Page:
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Complete Coverage: Implementing A New System At 80,000-Seat Spartan Stadium
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“Firing 500 to 600 feet to the south end zone seating was the most complicated and difficult throw,” says Palavos. “It’s a balancing act to get that right and to still get even coverage and SPL at mid-field, beneath the clusters and the upper deck.”

The loudspeaker set affixed to the northeast scoreboard is a mirror image of that affixed to the northwest scoreboard.

On each, a pair of stacked Jericho J3s handle the far throw, whereas a single J3 handles the intermediate throw for the near- and medium-sideline stands.
Three vertically-stacked TH 812 subwoofers per side collapse the low-frequency beam to provide throw.

The TH 812, nicknamed the “Rock Monster,” incorporates eight 12-inch long-excursion woofers, also horn-loaded.

Ten smaller Danley SH 46 loudspeakers supply fill for areas on the north side of the stadium that are in the “shadows” of the larger boxes, such as very near the scoreboards and under the near balconies.

Getting It There

The system’s digitally networked front end is straightforward. A Yamaha LS9 digital console provides user control of input source selection and volume. It’s output feeds a pair of Peavey MediaMatrix NION processors with Audinate Dante networking cards, which in turn feed HP ProCurve network switches over fiber.

Tom Danley (left) and Demetrius Palavos walking the stadium, evaluating the performance of the system. (click to enlarge)

At each scoreboard, Lab.gruppen FP 7000 and FP 9000 Series power amplifiers drive the TH 812 subs (with crossovers provided by MediaMatrix NION) and the SH 46 fill loudspeakers. However, signal is routed to a Danley DSLP 48 digital processor before traveling to the J3 Jericho Horns.

“In the processor, Danley has optimized the crossovers and processing necessary to get the very best performance from the J3,” Palavos explains. “You can’t really recreate that in another manufacturer’s processor.”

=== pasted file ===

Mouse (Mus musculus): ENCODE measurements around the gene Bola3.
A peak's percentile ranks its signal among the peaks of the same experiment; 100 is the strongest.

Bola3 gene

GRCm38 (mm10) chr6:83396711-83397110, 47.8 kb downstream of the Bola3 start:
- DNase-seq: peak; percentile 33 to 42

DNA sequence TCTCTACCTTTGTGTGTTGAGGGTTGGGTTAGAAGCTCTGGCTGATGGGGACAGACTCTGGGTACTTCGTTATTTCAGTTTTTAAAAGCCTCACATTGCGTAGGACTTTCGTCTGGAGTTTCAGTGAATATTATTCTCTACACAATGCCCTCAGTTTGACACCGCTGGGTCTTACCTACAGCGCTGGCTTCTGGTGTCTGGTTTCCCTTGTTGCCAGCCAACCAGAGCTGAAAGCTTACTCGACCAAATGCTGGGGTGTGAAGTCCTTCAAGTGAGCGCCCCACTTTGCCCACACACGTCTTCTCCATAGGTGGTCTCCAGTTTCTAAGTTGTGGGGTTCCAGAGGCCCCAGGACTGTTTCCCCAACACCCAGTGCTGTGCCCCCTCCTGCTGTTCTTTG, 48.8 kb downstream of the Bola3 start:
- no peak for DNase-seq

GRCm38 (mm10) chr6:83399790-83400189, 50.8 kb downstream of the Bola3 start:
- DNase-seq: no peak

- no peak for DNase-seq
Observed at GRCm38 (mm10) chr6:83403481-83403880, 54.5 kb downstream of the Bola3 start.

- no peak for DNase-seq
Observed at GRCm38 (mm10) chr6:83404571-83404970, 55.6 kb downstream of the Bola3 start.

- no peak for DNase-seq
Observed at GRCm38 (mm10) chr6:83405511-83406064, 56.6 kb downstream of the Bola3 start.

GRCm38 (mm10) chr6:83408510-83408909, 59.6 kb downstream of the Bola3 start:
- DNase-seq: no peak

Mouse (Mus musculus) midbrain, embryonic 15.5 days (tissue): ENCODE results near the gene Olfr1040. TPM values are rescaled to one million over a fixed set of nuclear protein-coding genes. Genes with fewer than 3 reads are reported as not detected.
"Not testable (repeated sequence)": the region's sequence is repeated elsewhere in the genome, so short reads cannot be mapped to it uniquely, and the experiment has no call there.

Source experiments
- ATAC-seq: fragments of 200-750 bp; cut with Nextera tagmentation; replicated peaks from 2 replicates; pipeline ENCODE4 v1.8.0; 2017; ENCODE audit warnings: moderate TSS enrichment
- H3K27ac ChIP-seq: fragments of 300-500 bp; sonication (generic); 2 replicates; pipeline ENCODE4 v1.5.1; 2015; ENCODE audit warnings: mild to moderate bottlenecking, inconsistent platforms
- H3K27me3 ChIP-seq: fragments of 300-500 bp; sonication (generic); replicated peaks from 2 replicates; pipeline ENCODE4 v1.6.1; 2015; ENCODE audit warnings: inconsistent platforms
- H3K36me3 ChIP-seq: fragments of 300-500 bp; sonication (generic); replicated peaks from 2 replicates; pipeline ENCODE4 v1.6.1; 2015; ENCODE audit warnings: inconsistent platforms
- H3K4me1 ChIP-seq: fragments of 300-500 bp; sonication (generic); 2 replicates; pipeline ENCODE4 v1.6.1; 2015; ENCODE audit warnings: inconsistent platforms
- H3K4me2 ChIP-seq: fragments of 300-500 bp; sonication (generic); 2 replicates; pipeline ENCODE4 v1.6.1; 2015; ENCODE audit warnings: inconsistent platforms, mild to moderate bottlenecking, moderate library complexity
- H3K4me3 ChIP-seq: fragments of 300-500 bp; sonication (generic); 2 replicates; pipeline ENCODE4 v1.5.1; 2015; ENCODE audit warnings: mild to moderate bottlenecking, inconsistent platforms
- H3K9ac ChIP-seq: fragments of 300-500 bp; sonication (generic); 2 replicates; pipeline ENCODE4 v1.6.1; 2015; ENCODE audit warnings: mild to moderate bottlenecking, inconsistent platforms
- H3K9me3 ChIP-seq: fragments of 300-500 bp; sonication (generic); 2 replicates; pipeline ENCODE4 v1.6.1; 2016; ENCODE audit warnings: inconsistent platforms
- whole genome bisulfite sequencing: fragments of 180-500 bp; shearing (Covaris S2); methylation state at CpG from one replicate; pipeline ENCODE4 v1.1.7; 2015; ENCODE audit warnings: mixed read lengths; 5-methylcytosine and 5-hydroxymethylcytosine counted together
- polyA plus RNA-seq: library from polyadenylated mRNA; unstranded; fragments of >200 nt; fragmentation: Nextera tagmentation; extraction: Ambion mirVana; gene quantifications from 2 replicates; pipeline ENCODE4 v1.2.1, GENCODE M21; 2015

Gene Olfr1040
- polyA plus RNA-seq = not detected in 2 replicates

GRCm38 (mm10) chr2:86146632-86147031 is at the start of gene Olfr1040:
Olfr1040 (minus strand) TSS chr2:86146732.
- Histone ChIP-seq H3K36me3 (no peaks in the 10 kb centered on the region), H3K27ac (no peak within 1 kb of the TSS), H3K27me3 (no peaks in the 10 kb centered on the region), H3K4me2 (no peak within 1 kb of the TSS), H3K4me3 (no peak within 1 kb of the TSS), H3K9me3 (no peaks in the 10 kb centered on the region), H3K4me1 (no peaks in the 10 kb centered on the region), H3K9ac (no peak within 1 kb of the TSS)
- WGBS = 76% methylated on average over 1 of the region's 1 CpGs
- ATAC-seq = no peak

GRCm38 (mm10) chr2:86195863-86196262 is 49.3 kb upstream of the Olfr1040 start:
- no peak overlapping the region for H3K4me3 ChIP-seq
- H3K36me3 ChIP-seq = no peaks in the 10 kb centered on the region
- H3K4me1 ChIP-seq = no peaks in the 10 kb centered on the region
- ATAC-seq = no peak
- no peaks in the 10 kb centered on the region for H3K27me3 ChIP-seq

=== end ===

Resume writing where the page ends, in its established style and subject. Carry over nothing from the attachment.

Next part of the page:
All rack equipment is housed in secure, environmentally-controlled conditions, which includes both air-conditioning and heating. “Michigan starts its season humid and hot and ends it cold and snowy,” observes Palavos. An analog backup over fiber allows the system to operate even if the digital backbone and network go down.

A view of the two north end zone scoreboards that serve as the host of the split loudspeaker sets. (click to enlarge)

Nice Surprises

System tuning proved a bit less challenging that usual because, as Palavos notes, the specifications of the Danley products match their actual performance, and in his view, they “sound good out of the box.”

“In such a complex environment, having a well-designed and engineered product is essential,” says Palavos. “Danley does a good job of engineering up front, which means there is less time required at commissioning to get the system optimized.

“One of the surprises to the MSU staff after the new system was implemented was that the quality of their source material needed to be improved. With the previous system, they couldn’t hear what was lacking.”

Preliminary measurement data acquired at the stadium indicates that the system measures a consistent +/- 3 dB at most of the nearly 80,000 seats, a testament both to the components and skilled implementation by a team of veteran professionals.

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